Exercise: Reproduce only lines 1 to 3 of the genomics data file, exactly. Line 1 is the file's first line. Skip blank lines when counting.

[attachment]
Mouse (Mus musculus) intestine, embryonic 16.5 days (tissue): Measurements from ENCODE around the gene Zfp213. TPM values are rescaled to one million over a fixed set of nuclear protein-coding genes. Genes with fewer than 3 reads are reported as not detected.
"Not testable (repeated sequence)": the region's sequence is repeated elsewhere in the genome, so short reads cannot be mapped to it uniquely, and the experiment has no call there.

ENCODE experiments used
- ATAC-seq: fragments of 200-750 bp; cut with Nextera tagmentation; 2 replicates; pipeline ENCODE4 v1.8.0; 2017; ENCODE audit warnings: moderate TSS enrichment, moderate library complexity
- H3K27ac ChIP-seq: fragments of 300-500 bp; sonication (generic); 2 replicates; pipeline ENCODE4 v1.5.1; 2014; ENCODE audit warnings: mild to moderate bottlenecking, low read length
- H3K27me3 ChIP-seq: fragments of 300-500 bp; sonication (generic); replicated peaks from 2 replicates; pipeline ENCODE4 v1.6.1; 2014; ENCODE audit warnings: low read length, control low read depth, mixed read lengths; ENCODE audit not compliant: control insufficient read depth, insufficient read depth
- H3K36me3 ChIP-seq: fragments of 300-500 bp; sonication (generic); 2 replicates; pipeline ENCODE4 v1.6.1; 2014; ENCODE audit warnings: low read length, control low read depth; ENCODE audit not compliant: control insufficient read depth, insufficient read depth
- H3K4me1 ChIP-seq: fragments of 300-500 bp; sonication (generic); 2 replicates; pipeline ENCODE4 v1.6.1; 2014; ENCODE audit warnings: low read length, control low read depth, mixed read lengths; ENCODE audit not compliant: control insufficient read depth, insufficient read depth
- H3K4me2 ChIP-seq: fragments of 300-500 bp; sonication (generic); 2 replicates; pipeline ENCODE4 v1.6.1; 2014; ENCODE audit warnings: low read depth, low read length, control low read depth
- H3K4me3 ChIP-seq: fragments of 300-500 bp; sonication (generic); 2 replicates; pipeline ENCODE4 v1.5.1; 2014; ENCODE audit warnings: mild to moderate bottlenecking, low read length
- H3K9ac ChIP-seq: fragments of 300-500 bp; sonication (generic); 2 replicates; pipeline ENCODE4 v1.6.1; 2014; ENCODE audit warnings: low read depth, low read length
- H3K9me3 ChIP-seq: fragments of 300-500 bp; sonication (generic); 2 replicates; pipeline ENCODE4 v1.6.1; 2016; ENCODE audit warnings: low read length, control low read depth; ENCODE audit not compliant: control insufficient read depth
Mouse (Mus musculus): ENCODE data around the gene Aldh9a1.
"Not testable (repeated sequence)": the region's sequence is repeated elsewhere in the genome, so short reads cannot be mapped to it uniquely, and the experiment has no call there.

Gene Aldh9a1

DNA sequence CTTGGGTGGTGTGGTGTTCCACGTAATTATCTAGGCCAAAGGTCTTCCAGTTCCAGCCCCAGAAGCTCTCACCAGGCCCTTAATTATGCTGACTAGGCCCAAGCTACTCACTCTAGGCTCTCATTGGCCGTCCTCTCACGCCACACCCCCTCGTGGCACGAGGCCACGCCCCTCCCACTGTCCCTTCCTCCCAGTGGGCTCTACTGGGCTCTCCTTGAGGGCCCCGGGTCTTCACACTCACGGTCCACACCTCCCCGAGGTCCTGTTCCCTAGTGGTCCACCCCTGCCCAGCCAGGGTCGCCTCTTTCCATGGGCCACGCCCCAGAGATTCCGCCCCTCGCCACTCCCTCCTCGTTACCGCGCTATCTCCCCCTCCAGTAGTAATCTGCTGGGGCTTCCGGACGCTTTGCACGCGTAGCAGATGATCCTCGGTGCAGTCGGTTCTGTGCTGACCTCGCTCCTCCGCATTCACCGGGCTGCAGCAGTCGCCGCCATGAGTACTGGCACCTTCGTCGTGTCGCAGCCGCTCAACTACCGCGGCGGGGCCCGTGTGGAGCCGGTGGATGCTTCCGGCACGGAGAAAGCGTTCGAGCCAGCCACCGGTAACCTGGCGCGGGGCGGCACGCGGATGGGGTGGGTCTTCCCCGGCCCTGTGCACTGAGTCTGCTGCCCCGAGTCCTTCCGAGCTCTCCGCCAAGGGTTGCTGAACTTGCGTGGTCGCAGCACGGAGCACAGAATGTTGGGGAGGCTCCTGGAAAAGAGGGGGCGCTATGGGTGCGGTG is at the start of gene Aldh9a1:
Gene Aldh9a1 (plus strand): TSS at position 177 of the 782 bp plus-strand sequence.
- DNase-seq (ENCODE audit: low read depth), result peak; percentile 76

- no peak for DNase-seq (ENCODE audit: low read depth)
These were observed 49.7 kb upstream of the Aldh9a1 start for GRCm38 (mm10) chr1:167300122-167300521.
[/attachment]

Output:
Mouse (Mus musculus) intestine, embryonic 16.5 days (tissue): Measurements from ENCODE around the gene Zfp213. TPM values are rescaled to one million over a fixed set of nuclear protein-coding genes. Genes with fewer than 3 reads are reported as not detected.
"Not testable (repeated sequence)": the region's sequence is repeated elsewhere in the genome, so short reads cannot be mapped to it uniquely, and the experiment has no call there.

ENCODE experiments used